Faith, biblical studies and teaching in ‘sectarian’ universities

Over the past few days, one of the hot issues in the blogosphere has been the sacking of Anthony Le Donne from Lincoln Christian University because the understandings expressed in his writing do not line up with the university’s confession of faith (see for example Larry Hurtado, Jim West, Chris Skinner, Ben Witherington III and James McGrath). It sounds as though the university has done a really bad job of dealing with the issue and I am very sad for Le Donne and his family and also sympathetic to his colleagues.

I haven’t read the book in question (although I’ve just ordered a copy from the library) but I have read his 2007 “Theological Memory Distortion in the Jesus Tradition: a Study in Social Memory Theory” in S. C. Barton, L. T. Stuckenbruck & B. G. Wold (Eds.), Memory in the Bible and Antiquity (pp. 163-177), Tübingen: Mohr Siebeck, which I found helpful in my article on eyewitness testimony. I can see, however, how the average conservative evangelical Christian would have issues with comments like “memory is distortion. This is so regardless of any claims to veracity” (p. 168) although he explains that this is because it is not possible to view an object from every perspective or to recall an event without emphasizing some details.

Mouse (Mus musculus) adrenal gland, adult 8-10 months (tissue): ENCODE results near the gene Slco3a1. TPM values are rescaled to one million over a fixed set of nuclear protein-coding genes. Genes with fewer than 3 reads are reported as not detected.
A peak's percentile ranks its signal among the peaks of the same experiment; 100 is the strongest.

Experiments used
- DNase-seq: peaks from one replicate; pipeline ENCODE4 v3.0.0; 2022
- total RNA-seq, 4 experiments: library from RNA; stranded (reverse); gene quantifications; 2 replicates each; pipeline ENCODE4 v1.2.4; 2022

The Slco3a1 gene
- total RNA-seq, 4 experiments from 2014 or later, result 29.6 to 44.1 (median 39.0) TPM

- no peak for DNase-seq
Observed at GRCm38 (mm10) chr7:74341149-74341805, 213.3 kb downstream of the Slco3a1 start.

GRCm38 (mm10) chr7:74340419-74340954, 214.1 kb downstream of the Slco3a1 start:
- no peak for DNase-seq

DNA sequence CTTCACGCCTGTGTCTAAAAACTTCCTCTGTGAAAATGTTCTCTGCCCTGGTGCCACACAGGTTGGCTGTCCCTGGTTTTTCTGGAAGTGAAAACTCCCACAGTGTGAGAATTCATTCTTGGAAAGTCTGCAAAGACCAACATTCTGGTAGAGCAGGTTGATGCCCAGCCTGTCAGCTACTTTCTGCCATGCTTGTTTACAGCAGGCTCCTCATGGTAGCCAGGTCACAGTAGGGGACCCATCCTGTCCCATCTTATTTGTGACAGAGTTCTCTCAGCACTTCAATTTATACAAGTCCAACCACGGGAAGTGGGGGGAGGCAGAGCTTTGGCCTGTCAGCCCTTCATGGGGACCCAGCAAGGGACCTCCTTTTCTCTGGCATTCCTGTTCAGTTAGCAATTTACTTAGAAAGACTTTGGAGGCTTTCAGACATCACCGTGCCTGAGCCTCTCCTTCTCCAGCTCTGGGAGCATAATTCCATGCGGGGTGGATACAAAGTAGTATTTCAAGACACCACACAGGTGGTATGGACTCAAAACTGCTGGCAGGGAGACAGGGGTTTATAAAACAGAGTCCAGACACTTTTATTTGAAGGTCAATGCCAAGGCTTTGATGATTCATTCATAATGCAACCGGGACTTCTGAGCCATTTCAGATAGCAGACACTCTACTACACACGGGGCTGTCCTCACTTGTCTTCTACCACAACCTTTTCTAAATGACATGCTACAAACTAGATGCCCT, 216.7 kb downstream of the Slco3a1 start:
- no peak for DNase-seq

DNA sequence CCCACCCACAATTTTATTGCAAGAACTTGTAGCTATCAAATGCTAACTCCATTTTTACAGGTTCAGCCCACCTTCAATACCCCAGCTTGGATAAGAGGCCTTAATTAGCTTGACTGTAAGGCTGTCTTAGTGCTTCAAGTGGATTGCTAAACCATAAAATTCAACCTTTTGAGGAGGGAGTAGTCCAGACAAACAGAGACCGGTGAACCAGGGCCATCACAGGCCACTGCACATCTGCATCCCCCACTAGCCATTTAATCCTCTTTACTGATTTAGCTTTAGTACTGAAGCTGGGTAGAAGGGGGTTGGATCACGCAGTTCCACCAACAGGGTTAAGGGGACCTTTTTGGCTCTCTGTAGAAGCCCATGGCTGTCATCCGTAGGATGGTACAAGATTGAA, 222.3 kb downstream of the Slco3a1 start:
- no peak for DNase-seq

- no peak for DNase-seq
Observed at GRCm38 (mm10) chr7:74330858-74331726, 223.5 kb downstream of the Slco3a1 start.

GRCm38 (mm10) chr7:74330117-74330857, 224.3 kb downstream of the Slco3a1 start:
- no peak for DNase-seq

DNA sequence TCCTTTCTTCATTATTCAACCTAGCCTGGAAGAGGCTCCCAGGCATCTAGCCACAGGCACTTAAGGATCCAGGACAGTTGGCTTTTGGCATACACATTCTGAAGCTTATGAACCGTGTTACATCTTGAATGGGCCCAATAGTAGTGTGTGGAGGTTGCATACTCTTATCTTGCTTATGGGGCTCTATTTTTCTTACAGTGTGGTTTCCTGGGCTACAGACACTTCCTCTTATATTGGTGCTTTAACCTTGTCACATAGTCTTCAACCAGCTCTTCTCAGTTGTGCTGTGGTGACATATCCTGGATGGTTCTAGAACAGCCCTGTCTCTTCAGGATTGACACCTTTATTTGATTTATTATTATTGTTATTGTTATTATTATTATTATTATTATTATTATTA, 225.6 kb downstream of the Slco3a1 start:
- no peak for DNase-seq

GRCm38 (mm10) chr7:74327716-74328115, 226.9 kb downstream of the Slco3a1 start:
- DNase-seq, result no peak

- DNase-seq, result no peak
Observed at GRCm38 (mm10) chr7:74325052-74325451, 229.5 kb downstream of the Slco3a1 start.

Much though we might like it to be otherwise, the reality is that an awful lot of biblical scholars teach in institutions that prepare people for ordination in particular christian churches and this has always been the case. They are therefore not doing their teaching and research in a vacuum. Not only that, a significant proportion of biblical scholars are confessing Christians and maybe some keep their research and their faith in two separate compartments in their lives, but most don’t. This stuff doesn’t make you lose your faith!! If, however, my theological training institution was anything to go on (and I’m sure it was), very little time is actually spent on trying to help students preparing for ordination to make sense of what they are being taught in terms of their faith, so they are left to their own devices to work out how to communicate what biblical scholarship teaches about Scripture and many, fearing the same kind of reaction from their congregations as Le Donne has had from his university’s board, say nothing. Others just view it as a hoop they need to jump through in order to be ordained and forget everything they’ve learned as soon as they pass their exams. In either case, they don’t share what they’ve learned with their congregations.